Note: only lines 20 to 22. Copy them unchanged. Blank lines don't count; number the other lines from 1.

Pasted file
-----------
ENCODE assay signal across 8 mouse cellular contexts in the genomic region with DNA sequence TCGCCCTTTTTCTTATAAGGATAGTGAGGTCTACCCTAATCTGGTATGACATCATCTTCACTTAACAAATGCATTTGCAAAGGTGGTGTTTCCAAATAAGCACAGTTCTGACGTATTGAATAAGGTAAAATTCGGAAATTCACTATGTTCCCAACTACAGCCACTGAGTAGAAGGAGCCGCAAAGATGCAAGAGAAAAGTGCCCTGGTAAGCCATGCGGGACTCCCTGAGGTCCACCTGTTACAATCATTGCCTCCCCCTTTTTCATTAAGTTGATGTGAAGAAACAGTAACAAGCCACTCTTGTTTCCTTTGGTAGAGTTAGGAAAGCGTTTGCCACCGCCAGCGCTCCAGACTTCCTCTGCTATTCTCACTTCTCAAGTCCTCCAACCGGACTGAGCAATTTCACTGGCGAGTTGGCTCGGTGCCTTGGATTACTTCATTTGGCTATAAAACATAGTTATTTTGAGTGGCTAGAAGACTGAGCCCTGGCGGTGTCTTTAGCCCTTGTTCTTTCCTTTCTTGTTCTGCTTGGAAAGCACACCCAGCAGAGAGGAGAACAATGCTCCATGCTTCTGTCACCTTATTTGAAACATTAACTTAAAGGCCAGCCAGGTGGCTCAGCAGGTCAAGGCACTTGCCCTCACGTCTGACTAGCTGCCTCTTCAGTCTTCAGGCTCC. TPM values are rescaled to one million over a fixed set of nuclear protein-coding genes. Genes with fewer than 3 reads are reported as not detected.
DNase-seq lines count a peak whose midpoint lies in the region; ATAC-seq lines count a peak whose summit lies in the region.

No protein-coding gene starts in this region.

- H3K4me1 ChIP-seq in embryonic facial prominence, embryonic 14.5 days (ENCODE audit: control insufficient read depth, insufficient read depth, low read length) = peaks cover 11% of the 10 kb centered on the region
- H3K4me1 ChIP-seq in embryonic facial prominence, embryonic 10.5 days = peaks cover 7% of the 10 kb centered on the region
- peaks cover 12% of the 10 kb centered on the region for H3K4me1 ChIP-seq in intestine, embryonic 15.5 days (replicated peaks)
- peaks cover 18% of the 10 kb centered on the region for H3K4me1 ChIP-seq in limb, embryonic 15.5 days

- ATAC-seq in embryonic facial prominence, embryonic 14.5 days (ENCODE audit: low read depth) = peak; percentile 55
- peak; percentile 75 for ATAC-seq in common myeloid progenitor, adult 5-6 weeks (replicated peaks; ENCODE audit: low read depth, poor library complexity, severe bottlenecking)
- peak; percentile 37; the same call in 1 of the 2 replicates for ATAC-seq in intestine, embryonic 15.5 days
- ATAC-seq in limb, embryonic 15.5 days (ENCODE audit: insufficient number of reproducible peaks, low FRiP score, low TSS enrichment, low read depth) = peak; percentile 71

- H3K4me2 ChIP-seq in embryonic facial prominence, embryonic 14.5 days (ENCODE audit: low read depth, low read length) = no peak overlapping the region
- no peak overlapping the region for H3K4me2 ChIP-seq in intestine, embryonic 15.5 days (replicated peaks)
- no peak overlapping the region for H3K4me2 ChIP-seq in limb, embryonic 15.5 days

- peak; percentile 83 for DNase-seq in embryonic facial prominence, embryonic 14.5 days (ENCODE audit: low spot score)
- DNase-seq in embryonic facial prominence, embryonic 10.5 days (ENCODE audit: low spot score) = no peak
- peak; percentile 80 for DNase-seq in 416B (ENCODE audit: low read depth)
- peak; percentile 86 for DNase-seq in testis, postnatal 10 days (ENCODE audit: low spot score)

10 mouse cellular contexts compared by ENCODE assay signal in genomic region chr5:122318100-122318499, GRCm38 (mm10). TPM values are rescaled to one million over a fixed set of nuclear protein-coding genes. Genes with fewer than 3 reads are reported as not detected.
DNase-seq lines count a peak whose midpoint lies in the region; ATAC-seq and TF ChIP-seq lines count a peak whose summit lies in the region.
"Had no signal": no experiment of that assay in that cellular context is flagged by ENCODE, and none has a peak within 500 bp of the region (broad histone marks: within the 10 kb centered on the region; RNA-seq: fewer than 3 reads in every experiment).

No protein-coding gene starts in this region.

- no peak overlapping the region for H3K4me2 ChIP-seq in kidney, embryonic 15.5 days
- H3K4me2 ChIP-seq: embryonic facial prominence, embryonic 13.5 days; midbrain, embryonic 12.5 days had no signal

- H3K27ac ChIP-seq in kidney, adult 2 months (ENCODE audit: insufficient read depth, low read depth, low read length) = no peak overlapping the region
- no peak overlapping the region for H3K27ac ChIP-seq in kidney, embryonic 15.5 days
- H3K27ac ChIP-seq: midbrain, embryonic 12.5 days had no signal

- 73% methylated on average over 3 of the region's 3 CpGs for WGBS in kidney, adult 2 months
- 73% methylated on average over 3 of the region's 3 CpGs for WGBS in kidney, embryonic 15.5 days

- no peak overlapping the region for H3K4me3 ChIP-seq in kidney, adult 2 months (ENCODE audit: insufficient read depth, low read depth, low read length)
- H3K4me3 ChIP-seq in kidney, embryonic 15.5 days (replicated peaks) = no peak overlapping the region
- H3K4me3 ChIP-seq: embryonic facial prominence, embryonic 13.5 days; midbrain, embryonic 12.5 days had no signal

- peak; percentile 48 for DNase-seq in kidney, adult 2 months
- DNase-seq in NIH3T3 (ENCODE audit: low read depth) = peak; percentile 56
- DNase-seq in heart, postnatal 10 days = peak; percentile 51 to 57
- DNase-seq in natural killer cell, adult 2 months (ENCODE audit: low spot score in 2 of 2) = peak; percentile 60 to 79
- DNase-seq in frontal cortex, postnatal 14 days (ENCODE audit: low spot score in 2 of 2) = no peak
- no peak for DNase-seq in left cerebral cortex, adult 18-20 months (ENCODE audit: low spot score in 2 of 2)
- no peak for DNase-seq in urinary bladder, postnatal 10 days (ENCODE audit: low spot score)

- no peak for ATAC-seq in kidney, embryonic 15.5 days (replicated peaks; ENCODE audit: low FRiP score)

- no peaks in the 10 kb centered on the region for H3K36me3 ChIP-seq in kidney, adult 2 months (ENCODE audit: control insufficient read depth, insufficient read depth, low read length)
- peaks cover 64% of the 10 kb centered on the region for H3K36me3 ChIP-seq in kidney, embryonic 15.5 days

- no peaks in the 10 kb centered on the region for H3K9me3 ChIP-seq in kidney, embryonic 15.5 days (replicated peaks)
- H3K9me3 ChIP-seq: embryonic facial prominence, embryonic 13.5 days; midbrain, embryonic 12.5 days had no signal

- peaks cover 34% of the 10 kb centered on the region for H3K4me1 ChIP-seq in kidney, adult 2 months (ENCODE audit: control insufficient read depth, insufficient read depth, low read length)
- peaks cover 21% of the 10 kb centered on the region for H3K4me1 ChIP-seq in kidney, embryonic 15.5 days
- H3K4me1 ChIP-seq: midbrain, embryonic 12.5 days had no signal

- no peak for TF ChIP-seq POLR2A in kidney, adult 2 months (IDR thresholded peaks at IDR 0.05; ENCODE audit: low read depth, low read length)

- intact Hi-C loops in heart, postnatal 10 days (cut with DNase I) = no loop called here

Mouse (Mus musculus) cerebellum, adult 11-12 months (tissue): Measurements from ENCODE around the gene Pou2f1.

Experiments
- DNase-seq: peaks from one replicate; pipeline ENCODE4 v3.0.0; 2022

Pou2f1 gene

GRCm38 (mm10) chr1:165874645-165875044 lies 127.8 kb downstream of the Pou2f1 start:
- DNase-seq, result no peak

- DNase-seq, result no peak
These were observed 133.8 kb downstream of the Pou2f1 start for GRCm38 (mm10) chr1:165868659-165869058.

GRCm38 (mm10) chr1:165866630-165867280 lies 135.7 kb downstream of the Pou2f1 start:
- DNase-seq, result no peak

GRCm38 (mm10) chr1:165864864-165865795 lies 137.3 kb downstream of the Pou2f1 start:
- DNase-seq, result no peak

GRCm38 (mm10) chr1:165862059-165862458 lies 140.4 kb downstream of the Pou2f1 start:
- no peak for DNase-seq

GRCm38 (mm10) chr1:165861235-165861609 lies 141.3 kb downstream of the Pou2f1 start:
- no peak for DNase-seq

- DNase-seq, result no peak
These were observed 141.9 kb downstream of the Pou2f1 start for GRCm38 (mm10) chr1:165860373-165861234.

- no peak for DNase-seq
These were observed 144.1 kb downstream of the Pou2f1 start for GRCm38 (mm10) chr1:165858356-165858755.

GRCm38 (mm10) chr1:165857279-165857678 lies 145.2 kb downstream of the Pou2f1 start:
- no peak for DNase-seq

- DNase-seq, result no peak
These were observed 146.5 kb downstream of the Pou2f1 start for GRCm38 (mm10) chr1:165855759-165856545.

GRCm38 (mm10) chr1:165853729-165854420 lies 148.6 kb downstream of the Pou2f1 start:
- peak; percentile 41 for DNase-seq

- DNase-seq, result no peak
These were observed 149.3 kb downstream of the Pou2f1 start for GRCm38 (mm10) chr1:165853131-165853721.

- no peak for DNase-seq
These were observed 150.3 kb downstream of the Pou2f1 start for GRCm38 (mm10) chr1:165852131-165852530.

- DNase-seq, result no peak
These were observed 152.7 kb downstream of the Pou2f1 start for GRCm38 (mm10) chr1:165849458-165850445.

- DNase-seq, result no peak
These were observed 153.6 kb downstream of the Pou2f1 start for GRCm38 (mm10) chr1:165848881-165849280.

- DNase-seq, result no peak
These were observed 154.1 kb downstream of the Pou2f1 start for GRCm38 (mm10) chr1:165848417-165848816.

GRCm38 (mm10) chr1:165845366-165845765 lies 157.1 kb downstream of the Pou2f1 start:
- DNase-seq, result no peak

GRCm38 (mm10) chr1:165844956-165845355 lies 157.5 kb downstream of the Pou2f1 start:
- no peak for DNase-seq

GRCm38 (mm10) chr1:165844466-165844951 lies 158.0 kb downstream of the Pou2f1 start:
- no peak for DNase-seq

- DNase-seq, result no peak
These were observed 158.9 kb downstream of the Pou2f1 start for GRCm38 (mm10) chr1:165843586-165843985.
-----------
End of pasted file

DNase-seq lines count a peak whose midpoint lies in the region; ATAC-seq and TF ChIP-seq lines count a peak whose summit lies in the region.
"Had no signal": no experiment of that assay in that cellular context is flagged by ENCODE, and none has a peak within 500 bp of the region (broad histone marks: within the 10 kb centered on the region; RNA-seq: fewer than 3 reads in every experiment).

No protein-coding gene starts in this region.